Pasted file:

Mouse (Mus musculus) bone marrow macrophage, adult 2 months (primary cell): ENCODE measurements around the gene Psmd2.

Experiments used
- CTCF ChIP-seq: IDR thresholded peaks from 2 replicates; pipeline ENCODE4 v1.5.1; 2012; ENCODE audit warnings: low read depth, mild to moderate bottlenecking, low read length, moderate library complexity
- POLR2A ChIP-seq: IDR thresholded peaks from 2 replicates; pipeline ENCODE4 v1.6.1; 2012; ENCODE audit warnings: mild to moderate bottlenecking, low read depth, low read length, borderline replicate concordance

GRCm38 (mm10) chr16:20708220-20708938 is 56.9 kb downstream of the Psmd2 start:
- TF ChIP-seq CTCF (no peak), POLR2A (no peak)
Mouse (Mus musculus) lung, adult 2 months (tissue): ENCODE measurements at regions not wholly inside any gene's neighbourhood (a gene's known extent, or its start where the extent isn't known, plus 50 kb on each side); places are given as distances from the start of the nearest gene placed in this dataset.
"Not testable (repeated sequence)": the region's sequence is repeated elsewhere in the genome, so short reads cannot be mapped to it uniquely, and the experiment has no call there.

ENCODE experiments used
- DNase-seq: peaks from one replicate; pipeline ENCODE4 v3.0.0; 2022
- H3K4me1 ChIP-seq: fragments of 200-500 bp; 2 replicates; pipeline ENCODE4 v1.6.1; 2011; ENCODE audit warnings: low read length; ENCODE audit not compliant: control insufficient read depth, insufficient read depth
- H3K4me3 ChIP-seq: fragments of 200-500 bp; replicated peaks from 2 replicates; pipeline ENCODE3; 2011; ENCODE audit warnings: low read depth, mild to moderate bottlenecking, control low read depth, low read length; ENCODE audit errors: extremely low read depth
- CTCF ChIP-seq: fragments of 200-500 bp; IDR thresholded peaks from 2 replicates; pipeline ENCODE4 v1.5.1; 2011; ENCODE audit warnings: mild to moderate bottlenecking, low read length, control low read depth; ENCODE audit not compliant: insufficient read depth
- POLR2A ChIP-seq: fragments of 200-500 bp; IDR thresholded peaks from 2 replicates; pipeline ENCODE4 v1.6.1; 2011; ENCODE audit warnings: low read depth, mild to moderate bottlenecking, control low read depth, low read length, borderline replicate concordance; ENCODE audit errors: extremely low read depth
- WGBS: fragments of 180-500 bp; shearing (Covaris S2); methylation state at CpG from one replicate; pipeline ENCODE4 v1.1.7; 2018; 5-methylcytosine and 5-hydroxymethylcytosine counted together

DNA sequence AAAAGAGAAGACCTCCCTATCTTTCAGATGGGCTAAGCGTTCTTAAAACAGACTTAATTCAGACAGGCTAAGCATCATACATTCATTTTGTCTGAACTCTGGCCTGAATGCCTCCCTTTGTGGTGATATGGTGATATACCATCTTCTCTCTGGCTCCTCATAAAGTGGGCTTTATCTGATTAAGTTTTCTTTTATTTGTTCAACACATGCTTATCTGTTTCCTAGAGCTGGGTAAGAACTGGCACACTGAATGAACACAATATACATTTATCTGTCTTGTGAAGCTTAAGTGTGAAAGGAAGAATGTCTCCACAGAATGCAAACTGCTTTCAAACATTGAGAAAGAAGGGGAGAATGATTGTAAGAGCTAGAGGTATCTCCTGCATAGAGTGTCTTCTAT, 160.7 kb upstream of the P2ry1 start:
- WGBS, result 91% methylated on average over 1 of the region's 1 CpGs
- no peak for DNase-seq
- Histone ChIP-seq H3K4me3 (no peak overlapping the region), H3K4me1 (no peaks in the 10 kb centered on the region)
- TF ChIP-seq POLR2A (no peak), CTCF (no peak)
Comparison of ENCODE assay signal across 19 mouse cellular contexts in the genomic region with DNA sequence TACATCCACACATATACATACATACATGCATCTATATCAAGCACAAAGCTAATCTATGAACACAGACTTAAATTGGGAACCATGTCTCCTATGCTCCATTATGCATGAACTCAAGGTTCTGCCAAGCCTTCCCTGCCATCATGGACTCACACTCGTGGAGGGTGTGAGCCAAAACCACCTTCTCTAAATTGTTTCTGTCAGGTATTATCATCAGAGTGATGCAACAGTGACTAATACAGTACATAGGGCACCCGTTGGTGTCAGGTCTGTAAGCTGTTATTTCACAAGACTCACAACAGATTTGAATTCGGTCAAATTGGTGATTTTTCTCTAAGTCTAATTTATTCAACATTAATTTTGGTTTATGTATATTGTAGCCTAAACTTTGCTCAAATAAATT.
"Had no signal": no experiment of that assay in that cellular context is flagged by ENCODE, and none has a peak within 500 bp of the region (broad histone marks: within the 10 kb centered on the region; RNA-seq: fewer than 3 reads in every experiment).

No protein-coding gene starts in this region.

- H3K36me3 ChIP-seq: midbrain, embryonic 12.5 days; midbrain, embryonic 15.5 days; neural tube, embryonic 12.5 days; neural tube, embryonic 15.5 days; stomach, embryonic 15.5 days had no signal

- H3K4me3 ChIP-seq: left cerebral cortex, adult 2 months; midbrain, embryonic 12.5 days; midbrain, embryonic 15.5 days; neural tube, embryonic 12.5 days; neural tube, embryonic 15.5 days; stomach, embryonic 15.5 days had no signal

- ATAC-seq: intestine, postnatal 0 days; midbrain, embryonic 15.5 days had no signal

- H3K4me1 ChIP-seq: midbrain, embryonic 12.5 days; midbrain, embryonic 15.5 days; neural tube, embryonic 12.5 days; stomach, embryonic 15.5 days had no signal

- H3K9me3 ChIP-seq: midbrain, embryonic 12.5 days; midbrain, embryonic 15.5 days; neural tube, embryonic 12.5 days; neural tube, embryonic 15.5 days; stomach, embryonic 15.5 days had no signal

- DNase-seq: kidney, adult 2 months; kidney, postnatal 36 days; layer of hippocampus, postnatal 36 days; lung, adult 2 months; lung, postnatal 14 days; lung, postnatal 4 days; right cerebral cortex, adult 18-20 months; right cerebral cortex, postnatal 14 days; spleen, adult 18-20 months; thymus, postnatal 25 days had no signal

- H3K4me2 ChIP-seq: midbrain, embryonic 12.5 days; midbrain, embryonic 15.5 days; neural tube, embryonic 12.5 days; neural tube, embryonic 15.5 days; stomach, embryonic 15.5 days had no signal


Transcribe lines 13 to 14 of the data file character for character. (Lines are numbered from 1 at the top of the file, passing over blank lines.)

- CTCF ChIP-seq: fragments of 200-500 bp; IDR thresholded peaks from 2 replicates; pipeline ENCODE4 v1.5.1; 2011; ENCODE audit warnings: mild to moderate bottlenecking, low read length, control low read depth; ENCODE audit not compliant: insufficient read depth
- POLR2A ChIP-seq: fragments of 200-500 bp; IDR thresholded peaks from 2 replicates; pipeline ENCODE4 v1.6.1; 2011; ENCODE audit warnings: low read depth, mild to moderate bottlenecking, control low read depth, low read length, borderline replicate concordance; ENCODE audit errors: extremely low read depth